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Old 24-06-2013, 11:50   #1
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Challenging ASA Standards

Right, I need and ASA instructor in or around NYC - any recommendations?

I want to challenge ASA 104 (Bareboat) and ASA 106 (Advance Costal) so I can get on to a course that I will actually lean something on (ASA 108 Offshore Passage Making).

With ASA you have to have the previous keel boat standard before you can get on the next one and doing courses on which I'm learning nothing new is draining my already dwindling cash deposits.

Any recommendations? I have already tried Manhattan Yacht Club and a few others but they can't help because it's financially better for them if I do the course.

I have already contacted ASA and 104 can be challenged without an overnight sail if you can demonstrate you've previously done so successfully (I have just come back from BVI's have skippered a bareboat of 41 foot).

Thoughts?
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Old 24-06-2013, 12:37   #2
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Re: Challenging ASA Standards

Why do you feel you need ASA classes/certification when you've learned the first 2 courses with practical experience?
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Old 24-06-2013, 12:42   #3
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Re: Challenging ASA Standards

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Why do you feel you need ASA classes/certification when you've learned the first 2 courses with practical experience?
The only certification I want is ASA 108 - Offshore Passage Making. But I can't do that without all of the previous keelboat standards being acheived/signed off.

I've never been that bothered before but I'm thinking of transitioning from recreational to professional sailor and paperwork is necessary.
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Old 24-06-2013, 12:56   #4
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Re: Challenging ASA Standards

Nobody in the professional world will take much notice of an ASA course. For professional work you need experience (measured in tens of thousands of miles), a license and if teaching an instructor's ticket after you have experience and a license.

USCG basic 6-pack is 360 days on the water and that is a very low level certification!

Good luck but it is lots of work ot get the experience!
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Old 24-06-2013, 13:19   #5
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Re: Challenging ASA Standards

You are giving too much credit for ASA training. Simply put: It's for hobbyists! Some boat charter and insurance companies will recognize the certification; to them, it is much better to deal with someone who knows some seamanship fundamentals.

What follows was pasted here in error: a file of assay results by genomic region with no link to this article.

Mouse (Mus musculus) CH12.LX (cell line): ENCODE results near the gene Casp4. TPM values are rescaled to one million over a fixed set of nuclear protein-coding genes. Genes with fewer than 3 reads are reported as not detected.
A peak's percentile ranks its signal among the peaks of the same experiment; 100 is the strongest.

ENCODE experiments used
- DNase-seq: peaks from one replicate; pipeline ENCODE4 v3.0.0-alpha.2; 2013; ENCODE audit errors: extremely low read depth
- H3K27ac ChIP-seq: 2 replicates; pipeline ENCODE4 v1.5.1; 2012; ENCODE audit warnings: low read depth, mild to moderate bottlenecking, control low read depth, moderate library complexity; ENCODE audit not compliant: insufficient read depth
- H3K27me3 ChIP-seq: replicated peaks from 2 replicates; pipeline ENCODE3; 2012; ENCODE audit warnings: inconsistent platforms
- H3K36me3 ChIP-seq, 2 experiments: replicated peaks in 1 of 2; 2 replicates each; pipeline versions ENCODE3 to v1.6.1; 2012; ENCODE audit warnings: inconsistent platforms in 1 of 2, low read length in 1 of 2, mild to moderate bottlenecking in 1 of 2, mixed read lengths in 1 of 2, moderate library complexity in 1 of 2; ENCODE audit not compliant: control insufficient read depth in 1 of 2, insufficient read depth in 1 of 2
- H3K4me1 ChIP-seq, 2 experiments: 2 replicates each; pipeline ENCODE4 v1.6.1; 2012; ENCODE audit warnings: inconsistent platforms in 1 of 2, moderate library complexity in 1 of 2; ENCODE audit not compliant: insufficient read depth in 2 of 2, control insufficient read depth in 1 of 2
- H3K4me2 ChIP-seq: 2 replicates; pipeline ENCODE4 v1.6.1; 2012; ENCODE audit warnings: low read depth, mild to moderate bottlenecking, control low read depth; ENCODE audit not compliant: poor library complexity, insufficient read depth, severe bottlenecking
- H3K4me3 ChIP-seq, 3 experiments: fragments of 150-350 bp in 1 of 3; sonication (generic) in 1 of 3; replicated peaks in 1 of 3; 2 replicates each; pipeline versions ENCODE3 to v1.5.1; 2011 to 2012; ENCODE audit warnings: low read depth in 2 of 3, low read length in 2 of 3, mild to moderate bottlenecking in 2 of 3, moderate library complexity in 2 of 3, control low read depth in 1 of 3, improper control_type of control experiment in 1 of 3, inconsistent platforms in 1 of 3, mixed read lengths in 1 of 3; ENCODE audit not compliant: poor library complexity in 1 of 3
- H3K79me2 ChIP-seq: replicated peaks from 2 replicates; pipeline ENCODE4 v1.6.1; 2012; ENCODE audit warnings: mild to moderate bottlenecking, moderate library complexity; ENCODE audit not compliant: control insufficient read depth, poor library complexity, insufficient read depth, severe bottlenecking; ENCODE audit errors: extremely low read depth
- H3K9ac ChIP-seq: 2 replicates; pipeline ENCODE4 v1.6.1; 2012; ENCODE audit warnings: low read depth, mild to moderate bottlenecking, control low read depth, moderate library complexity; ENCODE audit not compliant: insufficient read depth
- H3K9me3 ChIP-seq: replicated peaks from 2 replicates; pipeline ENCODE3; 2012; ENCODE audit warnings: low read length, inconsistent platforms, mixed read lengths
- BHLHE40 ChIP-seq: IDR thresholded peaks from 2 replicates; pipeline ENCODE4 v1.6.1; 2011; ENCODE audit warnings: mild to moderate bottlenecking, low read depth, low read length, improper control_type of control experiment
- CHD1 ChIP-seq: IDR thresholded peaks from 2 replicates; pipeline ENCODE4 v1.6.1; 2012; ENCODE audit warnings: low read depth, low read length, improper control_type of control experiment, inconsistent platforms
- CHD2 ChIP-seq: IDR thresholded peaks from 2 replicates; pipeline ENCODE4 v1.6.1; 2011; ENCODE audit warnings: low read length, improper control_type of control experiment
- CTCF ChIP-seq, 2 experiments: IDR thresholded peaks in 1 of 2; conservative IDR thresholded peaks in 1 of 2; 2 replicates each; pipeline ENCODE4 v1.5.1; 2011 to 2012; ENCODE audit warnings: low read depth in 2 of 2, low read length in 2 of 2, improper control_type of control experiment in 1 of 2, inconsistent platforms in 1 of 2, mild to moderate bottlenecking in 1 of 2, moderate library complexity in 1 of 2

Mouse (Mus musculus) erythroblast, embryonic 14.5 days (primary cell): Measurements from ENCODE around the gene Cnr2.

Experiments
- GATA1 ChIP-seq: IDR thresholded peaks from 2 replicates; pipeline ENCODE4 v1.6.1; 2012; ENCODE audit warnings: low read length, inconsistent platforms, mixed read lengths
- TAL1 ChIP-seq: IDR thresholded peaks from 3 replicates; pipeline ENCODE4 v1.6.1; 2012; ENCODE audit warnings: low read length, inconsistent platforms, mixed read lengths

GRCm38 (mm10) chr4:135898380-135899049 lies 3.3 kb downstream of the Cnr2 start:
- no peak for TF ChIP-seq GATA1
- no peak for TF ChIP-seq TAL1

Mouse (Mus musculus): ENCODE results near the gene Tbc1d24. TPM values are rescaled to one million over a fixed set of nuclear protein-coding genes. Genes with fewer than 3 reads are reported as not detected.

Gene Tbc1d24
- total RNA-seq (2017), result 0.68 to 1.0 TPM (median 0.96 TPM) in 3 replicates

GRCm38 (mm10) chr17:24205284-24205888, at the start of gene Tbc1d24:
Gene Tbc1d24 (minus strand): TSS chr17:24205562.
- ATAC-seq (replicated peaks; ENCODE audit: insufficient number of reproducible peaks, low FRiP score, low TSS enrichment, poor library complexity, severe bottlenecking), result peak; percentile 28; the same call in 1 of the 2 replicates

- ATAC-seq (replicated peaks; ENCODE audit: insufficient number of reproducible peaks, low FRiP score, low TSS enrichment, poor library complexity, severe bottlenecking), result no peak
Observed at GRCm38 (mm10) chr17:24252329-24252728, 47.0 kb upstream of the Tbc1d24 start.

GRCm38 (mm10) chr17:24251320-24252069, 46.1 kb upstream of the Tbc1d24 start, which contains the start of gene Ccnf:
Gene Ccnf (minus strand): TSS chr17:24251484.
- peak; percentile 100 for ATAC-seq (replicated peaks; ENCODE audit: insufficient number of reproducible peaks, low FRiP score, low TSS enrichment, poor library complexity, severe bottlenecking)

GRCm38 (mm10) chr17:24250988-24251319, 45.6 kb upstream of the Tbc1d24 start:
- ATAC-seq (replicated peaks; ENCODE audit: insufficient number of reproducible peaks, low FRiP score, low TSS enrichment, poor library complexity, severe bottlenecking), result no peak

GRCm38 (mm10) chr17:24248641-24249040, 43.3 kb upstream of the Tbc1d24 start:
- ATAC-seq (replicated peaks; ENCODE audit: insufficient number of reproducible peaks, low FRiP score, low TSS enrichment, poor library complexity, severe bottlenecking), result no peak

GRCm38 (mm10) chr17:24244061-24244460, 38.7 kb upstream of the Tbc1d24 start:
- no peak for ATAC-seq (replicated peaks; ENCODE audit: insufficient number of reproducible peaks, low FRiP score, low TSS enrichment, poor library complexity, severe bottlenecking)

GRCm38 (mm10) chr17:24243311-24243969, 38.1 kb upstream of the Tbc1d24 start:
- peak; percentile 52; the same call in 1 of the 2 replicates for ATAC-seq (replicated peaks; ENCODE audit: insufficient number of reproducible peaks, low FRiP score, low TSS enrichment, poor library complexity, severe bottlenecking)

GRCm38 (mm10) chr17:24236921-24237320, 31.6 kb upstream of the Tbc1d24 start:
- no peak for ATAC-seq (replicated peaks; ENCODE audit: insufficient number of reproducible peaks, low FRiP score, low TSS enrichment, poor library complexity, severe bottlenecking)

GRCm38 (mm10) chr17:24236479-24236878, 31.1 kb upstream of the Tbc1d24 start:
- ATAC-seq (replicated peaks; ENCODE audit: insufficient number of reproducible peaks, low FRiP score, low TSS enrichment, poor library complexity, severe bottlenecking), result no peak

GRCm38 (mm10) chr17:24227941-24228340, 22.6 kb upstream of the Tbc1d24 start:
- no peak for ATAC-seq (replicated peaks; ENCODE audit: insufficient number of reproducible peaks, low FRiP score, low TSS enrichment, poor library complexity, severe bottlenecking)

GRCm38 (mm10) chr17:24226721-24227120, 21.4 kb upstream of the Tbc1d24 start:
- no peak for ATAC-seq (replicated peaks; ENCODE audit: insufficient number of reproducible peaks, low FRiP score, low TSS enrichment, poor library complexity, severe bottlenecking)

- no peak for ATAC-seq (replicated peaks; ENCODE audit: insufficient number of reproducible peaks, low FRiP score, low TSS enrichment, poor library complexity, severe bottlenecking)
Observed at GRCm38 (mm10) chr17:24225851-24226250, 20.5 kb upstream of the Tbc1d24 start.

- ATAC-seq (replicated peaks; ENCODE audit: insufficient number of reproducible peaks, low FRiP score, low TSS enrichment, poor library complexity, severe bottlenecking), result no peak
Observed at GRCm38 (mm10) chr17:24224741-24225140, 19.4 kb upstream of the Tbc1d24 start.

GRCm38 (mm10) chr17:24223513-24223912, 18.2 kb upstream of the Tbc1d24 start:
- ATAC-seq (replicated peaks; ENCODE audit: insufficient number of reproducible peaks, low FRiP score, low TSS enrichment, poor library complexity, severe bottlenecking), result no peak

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Old 24-06-2013, 13:35   #6
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Re: Challenging ASA Standards

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Nobody in the professional world will take much notice of an ASA course. For professional work you need experience (measured in tens of thousands of miles), a license and if teaching an instructor's ticket after you have experience and a license.

USCG basic 6-pack is 360 days on the water and that is a very low level certification!

Good luck but it is lots of work ot get the experience!
Yeah I get that. But to get more time on a boat it helps to be better "qualified" then the next guy, well at least that's my logic for doing the ASA 108. If someone is looking for offshore/delivery crew having ASA 108 has to have some sort of benefit, right?

The plan is to work towards the USCG 8 pak.
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Old 24-06-2013, 15:01   #7
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If you are looking to build miles and experience you would be better set taking the money you intend on classes and use it to fly somewhere to pick up a boat for a crossing or a shared expense crossing.

Rushing through the courses without getting miles renders the process useless.

You want to drop the ASA anyway and work on getting the RYA ticket anyway. The commercially endorsed RYA Yachtmaster Ocean allows an owner to have you and the vessel insured but it also is meaniness without ocean miles.

You would be better served racking up miles with different skippers and boats - many delivery companies use free crew. This will broaden your experie ce base working with different styles of skippers and boats, rack up your miles and experience, and also help to build up your co tact base.

If you are a good and serious sailor it will be noticed.

Taking Nav, Radar, Radio etc classes is good cause you learn proper technique.

The best wY to learn the "sailing" part of sailing is to go race at your local club.

The best way to learn to skipper, learn how to deal with boat systems, weather, diesel, etc - is to do it with a good skipper and with miles.